Researchers have found previously unknown colonies of two native Hawaiian bird species on the island of Oahu. The discovery of Newell’s Shearwaters and Hawaiian Petrels comes as a welcome surprise to conservationists after habitat loss and other threats have dramatically driven down the numbers of these two populations.
Between 1993 and 2013, Newell’s Shearwaters declined by 94 percent and Hawaiian Petrels declined by 78 percent. Both bird species were thought to have disappeared entirely from Oahu in the late 1700s.
A team led by Lindsay Young of the Pacific Rim Conservation used a spatial model based on elevation, forest cover, and illumination to identify potential suitable breeding habitat for both bird species on Oahu. In 2016 and 2017, the researchers deployed acoustic recording units across the island to listen for bird calls at 16 different sites. They were surprised to detect the presence of petrels at one site and shearwaters at two sites.
“We were doing a statewide survey for these species for the U.S. Fish and Wildlife Service as part of recovery action planning, but Oahu was not initially included as one of the sites to survey, since evidence suggested they weren’t there,” said Young. “Since we’re Oahu-based, we thought we would at least put a few recording units out to see if there was anything. And we were surprised, to say the least, that we not only had calls detected, but detected both species across two years.”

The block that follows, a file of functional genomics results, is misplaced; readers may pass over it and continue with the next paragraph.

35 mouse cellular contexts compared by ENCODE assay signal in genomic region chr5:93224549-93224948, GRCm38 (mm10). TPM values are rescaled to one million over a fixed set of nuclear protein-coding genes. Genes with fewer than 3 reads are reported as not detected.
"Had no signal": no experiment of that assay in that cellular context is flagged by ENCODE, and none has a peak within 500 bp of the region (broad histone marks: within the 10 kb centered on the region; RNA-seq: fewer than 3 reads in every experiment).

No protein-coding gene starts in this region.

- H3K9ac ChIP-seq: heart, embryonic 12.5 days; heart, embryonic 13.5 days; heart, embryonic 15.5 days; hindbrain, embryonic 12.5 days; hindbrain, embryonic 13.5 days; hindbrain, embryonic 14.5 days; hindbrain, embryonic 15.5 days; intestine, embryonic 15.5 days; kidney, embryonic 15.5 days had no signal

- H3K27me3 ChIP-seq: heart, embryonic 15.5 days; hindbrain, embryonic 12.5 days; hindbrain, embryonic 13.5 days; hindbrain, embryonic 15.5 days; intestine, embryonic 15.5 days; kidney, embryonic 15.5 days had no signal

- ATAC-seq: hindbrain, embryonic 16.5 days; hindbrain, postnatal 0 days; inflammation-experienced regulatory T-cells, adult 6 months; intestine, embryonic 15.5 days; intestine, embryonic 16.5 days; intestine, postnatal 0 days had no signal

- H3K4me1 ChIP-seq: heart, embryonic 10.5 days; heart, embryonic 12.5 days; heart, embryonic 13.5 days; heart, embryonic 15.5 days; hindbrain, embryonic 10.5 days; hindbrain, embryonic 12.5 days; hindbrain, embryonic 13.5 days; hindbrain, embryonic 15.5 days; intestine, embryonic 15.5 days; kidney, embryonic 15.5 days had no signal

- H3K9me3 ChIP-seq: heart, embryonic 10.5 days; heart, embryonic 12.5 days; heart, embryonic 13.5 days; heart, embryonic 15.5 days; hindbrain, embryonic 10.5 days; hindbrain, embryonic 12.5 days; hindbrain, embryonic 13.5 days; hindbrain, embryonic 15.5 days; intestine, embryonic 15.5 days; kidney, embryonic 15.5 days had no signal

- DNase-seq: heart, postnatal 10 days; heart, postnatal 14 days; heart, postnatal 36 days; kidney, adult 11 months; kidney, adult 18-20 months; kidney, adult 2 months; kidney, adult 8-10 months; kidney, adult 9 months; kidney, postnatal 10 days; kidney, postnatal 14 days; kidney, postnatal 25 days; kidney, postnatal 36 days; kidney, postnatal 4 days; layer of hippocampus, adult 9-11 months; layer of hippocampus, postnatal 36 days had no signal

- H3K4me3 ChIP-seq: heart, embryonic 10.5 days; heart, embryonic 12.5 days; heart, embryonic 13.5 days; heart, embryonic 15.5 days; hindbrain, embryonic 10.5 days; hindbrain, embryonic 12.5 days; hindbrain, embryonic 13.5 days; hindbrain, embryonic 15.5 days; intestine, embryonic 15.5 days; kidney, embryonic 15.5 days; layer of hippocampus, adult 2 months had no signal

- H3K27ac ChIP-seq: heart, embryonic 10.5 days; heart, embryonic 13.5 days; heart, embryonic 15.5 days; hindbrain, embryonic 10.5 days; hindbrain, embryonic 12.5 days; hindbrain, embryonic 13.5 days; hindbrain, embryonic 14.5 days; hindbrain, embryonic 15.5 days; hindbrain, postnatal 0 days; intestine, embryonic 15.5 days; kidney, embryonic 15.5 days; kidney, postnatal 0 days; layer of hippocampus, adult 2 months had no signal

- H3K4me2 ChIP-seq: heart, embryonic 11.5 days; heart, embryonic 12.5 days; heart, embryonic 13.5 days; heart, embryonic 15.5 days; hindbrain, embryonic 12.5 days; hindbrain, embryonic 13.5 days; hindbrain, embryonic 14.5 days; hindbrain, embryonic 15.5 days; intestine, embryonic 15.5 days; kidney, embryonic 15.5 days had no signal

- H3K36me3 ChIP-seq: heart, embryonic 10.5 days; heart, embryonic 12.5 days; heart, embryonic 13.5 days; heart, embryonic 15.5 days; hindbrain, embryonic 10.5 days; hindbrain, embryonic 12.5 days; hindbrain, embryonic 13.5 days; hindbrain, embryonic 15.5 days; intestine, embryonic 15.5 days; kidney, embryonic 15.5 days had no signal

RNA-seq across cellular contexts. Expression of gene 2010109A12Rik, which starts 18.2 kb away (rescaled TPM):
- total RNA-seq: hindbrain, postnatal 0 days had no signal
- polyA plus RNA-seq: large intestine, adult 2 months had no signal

According to the researchers, the birds may be the last survivors of remnant breeding populations on Oahu, or young birds from other islands searching for mates and breeding sites.
“Either way, it gives us hope that we will be able to use social attraction – that is, using calls and decoys – to attract them nest on an island where they were once abundant,” said Young.
The study is published in The Condor: Ornithological Applications.